Chairman Barry Usher, R-Roundup, presides over a hearing of the House Judiciary Committee on Jan. 6, 2021 Credit: Austin Amestoy / UM Legislative News Service

Lewis and Clark County District Court Judge Mike Menahan today dismissed a lawsuit filed by multiple Montana media organizations against House Judiciary Committee Chair Barry Usher. 

The media organizations’ complaint alleged that Usher violated the public’s constitutional right to know and state open-meeting laws by closing a discussion among Republican committee members to Montana Free Press reporter Mara Silvers. Usher’s motion to dismiss the case argued that the Jan. 21 discussion, which took place during a recess of a House Judiciary Committee meeting, did not satisfy the statutory definition of “meeting” because attendance was intentionally limited to eight or nine committee members — a majority of the majority-Republican membership of the committee, but too few to constitute a quorum of the 19-member committee as a whole. 

Menahan agreed, writing in his decision that “The Court is unwilling to redefine ‘quorum’ as ‘a majority of a majority.’ In this case, the eight or nine legislators who gathered in the Capitol basement did not constitute a quorum of the committee, hence no ‘meeting’ occurred.”

Usher released a statement Friday applauding the decision, saying in full: “I’m a big supporter of the public’s right to observe what its government is doing. Montana’s constitution and state law spell out what is and isn’t a meeting that’s open to the public. I’m glad to see the court agree with the very clear fact that a fraction of a quorum is not a quorum and the members of my committee talking together followed Montana law.”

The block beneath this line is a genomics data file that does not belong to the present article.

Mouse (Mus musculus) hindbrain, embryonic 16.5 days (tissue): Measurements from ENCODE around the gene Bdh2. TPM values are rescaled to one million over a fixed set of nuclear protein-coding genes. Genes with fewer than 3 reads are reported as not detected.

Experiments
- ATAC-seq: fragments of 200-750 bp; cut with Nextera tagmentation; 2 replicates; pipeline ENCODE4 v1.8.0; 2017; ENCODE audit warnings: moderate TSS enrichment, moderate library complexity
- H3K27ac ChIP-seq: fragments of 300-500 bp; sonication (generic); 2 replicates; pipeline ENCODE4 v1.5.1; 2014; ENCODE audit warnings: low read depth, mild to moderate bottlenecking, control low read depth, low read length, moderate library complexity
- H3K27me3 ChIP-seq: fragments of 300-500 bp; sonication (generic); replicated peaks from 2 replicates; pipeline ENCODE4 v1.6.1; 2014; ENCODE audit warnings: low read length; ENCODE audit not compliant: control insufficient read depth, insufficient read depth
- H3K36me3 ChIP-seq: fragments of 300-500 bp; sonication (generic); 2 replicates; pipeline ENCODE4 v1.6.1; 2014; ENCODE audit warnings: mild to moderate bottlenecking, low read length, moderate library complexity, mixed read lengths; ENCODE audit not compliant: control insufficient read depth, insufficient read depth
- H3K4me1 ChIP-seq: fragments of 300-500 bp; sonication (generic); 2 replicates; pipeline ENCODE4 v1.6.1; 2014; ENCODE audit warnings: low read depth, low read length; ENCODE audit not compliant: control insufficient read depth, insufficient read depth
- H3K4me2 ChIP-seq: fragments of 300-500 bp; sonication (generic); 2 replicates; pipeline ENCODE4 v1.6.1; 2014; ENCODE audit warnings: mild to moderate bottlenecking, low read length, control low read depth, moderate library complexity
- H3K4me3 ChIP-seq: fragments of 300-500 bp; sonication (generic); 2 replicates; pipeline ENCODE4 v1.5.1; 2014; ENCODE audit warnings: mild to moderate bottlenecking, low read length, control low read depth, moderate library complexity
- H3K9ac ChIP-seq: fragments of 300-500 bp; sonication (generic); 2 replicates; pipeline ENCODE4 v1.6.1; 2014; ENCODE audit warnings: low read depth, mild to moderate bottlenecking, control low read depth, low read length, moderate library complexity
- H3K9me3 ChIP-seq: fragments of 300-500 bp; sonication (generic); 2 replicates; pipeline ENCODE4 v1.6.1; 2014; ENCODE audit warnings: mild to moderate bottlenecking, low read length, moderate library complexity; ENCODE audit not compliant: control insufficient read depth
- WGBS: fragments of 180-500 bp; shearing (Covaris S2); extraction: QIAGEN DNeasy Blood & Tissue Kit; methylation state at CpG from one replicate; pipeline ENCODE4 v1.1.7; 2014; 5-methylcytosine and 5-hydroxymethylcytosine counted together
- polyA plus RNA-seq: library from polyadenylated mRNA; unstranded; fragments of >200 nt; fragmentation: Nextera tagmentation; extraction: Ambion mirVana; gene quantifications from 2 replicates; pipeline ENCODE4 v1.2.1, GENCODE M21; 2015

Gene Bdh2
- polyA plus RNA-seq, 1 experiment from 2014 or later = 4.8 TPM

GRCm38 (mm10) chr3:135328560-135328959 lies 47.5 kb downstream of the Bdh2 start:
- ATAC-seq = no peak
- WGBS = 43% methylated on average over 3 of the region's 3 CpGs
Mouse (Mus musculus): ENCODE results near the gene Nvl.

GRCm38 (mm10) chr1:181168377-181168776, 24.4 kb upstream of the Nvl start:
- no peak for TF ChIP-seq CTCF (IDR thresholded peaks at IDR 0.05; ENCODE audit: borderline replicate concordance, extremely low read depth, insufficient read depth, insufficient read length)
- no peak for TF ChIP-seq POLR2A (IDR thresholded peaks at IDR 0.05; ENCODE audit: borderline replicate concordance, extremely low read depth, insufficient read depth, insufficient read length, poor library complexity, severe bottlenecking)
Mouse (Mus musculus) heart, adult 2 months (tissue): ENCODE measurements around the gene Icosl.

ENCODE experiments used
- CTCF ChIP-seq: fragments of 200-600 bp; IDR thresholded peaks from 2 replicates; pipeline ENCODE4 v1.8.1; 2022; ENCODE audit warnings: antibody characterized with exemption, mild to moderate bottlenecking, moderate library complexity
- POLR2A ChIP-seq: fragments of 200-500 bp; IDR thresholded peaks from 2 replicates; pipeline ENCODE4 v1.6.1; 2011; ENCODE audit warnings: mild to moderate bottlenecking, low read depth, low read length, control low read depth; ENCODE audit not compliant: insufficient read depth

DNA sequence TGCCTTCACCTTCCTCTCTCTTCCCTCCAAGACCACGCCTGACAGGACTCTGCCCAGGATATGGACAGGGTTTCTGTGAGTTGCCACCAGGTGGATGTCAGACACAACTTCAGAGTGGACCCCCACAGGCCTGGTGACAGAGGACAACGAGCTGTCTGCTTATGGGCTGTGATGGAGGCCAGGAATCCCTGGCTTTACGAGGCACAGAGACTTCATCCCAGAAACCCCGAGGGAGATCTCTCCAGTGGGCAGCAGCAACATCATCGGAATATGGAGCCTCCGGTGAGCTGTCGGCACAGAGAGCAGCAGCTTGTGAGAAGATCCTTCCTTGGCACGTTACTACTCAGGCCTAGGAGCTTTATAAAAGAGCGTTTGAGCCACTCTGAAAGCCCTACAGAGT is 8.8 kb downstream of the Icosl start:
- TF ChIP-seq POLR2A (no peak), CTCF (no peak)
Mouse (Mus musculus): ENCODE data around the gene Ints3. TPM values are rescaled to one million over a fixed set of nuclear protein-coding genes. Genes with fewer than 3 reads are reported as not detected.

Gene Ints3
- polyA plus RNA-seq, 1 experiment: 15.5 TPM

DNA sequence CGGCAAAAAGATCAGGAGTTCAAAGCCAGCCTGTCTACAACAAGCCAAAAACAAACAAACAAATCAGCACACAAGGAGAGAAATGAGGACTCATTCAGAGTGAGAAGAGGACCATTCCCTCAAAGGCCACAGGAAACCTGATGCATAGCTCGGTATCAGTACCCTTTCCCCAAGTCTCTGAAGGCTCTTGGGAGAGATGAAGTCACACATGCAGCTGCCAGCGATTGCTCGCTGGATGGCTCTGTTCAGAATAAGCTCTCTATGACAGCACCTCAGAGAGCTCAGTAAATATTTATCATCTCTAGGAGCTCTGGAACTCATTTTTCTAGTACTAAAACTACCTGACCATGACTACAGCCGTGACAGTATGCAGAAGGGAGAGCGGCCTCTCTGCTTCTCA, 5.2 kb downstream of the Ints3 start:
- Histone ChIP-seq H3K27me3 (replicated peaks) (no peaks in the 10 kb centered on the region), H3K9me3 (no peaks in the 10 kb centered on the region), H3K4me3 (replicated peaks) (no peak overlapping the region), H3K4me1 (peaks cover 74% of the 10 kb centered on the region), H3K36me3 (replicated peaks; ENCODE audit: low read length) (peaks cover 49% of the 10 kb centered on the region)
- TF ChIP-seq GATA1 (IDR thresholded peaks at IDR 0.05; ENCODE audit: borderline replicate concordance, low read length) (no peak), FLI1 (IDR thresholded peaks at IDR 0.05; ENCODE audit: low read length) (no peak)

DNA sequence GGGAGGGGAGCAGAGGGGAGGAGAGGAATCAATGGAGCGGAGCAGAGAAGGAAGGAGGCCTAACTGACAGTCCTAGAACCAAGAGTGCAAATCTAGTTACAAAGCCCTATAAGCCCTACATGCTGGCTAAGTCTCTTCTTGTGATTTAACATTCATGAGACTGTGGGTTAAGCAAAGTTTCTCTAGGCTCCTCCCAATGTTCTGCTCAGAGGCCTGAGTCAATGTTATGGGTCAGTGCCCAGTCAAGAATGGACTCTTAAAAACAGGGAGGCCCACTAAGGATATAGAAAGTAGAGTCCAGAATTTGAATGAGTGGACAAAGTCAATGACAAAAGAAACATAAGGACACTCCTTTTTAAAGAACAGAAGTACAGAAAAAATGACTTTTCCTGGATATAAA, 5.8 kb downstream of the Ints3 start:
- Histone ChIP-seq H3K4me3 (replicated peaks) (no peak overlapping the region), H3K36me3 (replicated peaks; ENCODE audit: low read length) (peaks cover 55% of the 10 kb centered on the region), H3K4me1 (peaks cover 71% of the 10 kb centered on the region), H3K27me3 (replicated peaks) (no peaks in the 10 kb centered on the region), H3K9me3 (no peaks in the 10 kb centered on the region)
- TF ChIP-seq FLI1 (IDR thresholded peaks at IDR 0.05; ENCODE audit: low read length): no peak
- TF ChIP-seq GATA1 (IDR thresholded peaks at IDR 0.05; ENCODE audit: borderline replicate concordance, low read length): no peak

The Jan. 21 recess gathering was convened to privately discuss legislation about abortion and transgender health care prior to a committee vote. In denying access to the gathering, Usher, R-Roundup, told Silvers that he avoided inviting a quorum into the discussion “on purpose” in order to conform with open-meeting laws, and that he employed the strategy regularly to facilitate private discussions about bills under consideration. 

The media companies that joined the petition are the Associated Press, the Billings Gazette, the Bozeman Daily Chronicle, the Helena Independent Record, the Missoulian, the Montana Standard, the Ravalli Republic, Lee Enterprises, Hagadone Media Montana, the Montana Broadcaster’s Association, the Montana Newspaper Association, and Montana Free Press.

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After starting professional life covering music for the Houston (Texas) Press in his hometown, Brad has worked as an editor at the Texas Observer in Austin and the Missoula (Montana) Independent. Along the way he's freelanced for publications including High Country News and the Los Angeles Review of Books.